The Impact of Home Ownership on Your Credit Rating
If you’re in the market for a home, you’ve probably spent some time cleaning up your credit. After all of that hard work, you may wonder what impact a mortgage will have on your credit rating.
In most cases, a mortgage WILL impact your credit. Below, we outline what that impact will look like, and how you can successfully secure your new home loan and keep your score in the safe zone.
How Shopping for a Mortgage Affects Your Credit
Your credit rating is one of the largest factors used to determine whether or not you get a mortgage and what your interest rate will be.
Lenders will need to pull your credit report in order to get all of the necessary information—this is known as a credit inquiry. Typically, a credit inquiry will knock your credit score down by a few points.
But, if you keep all credit inquiries within the same 30-day window as you’re shopping for a home, all pulls will count as a single inquiry, lessening the overall impact on your rating.
Otherwise, spreading your mortgage rate out over the course of a few months can add up and may hurt your credit significantly.
How Getting a Mortgage Affects Your Credit
Total debt is a significant contributor to your credit rating. By taking on a mortgage, you will be adding a large debt to your credit.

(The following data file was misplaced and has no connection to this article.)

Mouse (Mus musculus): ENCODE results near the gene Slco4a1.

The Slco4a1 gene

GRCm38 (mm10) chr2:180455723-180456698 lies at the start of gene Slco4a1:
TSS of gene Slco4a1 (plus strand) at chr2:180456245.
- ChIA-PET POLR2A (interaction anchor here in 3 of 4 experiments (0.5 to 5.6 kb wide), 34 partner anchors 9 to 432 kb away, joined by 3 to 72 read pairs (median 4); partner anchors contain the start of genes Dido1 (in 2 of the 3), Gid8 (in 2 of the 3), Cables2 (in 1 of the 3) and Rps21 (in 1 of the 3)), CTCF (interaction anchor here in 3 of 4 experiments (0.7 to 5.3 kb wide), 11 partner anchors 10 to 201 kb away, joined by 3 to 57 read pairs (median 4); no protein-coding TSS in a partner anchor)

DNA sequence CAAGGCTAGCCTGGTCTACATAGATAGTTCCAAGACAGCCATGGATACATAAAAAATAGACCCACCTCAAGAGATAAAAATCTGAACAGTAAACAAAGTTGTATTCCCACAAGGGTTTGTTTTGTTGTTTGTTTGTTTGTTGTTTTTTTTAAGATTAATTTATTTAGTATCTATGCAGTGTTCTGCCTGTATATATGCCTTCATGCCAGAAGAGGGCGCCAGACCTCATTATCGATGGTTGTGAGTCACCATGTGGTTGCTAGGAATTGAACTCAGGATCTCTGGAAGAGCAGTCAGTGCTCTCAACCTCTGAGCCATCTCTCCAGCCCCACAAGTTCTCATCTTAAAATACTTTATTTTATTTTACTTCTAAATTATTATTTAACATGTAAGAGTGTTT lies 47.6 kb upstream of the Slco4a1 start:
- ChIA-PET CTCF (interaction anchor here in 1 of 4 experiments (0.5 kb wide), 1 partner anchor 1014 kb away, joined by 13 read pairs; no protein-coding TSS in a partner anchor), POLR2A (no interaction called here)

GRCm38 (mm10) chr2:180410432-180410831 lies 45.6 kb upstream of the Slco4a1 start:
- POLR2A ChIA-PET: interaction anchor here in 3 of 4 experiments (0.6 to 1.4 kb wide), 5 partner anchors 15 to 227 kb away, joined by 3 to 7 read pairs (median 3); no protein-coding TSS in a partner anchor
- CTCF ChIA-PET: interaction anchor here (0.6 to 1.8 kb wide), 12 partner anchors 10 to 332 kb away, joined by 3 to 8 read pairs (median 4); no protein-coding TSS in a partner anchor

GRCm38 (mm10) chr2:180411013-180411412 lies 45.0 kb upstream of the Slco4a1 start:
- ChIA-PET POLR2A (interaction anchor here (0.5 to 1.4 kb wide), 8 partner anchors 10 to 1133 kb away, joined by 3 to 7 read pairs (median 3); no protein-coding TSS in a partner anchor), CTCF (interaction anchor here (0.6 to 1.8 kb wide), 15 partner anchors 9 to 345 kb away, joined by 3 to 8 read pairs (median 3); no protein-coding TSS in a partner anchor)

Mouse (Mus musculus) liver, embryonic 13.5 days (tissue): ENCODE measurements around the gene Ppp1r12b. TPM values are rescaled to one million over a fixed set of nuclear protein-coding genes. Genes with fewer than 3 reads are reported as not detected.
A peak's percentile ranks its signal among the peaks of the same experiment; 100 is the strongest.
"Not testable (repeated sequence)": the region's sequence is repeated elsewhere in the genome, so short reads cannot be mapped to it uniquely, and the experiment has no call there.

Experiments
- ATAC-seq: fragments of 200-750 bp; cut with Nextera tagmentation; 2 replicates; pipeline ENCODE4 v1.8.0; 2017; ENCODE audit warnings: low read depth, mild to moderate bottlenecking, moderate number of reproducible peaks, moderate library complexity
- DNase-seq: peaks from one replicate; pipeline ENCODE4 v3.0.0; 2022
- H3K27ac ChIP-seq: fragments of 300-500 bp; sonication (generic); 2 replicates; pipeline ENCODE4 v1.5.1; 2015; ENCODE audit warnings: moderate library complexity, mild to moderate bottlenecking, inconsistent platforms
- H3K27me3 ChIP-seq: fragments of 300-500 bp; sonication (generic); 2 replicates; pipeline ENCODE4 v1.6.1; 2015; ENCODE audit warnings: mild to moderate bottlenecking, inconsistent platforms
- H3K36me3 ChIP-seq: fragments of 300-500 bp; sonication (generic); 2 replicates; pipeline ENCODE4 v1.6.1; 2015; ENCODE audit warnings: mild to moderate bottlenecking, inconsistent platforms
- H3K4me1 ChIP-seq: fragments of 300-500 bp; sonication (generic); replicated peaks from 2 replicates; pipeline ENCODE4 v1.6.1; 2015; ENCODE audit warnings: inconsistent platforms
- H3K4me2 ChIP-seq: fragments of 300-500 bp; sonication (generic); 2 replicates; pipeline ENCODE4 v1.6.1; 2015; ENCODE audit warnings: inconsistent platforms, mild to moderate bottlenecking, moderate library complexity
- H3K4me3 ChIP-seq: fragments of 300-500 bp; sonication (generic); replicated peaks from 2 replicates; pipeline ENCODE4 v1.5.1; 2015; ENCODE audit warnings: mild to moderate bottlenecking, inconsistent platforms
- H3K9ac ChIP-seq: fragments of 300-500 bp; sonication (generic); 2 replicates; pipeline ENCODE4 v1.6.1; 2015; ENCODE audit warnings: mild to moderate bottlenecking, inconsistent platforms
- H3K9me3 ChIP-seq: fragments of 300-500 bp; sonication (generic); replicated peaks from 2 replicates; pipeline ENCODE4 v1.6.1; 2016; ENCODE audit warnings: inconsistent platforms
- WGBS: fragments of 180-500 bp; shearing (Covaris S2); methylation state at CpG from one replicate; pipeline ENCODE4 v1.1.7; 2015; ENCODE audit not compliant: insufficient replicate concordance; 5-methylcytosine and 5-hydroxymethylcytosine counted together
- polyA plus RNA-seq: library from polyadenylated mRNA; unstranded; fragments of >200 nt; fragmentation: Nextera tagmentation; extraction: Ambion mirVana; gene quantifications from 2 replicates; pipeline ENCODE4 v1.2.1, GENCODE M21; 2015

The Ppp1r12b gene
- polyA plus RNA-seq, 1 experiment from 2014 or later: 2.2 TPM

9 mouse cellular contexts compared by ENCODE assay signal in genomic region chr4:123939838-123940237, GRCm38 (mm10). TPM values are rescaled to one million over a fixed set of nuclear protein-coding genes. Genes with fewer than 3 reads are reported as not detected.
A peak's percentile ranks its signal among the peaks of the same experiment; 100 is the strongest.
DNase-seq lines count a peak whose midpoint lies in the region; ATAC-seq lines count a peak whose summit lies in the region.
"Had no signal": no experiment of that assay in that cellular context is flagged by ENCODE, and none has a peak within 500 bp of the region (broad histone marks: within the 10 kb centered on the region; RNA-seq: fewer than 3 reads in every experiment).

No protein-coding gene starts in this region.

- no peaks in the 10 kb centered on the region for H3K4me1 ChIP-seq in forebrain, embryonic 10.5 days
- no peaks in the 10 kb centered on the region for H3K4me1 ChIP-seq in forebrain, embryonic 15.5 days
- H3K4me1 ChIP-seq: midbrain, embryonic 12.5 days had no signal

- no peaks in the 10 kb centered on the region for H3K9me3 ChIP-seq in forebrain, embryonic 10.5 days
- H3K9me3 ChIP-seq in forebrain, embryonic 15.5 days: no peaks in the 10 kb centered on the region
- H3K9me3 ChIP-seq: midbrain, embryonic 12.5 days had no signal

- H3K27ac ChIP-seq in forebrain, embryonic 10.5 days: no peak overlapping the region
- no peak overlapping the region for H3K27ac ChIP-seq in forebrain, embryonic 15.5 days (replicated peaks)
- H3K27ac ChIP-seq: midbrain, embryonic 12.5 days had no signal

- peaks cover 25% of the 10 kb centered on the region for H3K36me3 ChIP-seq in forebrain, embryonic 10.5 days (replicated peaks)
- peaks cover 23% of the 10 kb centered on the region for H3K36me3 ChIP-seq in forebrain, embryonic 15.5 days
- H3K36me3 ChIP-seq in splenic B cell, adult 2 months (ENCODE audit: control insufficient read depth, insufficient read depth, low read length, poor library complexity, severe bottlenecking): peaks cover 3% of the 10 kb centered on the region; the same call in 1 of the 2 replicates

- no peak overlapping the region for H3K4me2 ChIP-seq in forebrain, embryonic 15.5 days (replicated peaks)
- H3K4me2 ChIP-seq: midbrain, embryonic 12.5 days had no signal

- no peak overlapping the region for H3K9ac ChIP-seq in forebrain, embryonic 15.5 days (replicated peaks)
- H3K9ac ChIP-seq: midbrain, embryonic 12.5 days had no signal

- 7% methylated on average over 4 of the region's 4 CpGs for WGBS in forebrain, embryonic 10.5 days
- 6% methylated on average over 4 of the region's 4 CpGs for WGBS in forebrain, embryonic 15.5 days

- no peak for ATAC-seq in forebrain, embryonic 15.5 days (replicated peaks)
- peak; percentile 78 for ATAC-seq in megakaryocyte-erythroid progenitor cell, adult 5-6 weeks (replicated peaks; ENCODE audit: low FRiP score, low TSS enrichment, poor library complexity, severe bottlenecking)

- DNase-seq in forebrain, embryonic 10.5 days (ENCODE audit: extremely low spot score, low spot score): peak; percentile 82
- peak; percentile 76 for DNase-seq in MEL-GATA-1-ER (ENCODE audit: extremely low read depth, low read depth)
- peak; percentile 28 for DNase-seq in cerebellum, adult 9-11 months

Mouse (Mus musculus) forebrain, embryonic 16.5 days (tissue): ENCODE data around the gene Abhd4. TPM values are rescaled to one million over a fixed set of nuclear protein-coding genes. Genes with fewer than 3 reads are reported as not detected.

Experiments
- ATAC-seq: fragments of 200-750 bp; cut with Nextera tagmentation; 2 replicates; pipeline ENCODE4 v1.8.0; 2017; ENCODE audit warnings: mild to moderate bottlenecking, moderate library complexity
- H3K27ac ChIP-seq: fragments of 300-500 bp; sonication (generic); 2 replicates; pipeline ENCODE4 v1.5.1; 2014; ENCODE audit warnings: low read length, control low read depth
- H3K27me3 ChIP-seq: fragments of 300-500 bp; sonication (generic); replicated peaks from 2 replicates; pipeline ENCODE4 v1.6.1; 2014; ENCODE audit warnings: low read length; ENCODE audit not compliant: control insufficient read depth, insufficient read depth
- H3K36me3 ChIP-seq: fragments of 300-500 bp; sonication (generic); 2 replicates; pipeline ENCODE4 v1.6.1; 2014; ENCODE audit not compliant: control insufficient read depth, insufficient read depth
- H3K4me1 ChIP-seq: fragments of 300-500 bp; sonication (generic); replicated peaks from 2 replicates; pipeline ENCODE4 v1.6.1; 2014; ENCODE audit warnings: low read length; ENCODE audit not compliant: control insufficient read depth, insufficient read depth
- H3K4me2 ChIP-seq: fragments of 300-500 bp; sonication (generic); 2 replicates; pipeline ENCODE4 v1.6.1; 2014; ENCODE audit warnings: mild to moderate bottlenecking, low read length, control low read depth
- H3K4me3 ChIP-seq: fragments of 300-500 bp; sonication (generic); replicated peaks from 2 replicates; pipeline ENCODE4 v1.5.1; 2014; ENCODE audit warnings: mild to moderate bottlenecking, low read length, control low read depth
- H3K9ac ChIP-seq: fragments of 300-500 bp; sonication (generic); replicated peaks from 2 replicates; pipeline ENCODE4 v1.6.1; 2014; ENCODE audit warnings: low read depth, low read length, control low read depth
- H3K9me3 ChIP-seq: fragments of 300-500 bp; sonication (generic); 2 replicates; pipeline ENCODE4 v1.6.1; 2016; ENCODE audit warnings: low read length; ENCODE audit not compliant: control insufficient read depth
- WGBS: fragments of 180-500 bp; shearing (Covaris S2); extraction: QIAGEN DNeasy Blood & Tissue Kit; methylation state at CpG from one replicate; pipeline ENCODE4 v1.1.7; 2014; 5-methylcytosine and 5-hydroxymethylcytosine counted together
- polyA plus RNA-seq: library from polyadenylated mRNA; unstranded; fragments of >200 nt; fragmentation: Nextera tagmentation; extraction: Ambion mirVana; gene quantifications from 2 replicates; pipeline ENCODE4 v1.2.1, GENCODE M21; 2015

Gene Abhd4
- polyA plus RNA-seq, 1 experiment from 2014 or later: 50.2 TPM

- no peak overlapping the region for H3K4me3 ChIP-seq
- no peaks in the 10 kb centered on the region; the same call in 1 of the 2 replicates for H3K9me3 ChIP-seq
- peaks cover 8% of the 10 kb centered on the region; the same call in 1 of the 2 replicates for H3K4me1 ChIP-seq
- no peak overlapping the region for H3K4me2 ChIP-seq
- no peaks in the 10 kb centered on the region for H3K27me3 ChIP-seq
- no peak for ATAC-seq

Mortgages are considered installment debt (other examples include student loans and vehicle loans). Generally, installment debt is looked upon more favorably than revolving debt, such as credit cards.
In the short term, your credit score will likely drop. But in most cases, with regular payments, your credit will be back to normal within 3 to 6 months after getting your mortgage.
How Paying Your Mortgage Affects Your Credit
Roughly 30 to 35% of a credit score is based on payment history. Even with a large debt like a mortgage, making your payments proves to lenders that you can afford your home.
If you always make your payments on time, you will start to see your credit rating begin to climb. Set up automatic bank drafts to guarantee you’re never late paying your mortgage.
In addition to the impact of a good payment history, paying your mortgage will decrease your overall loan amount over time, which will also help to improve your credit rating.
Although a mortgage will lower your score slightly in the beginning, home ownership can be a great step toward a financially secure future. If you know how much home you can afford and avoid late payments, your credit will become stronger than ever.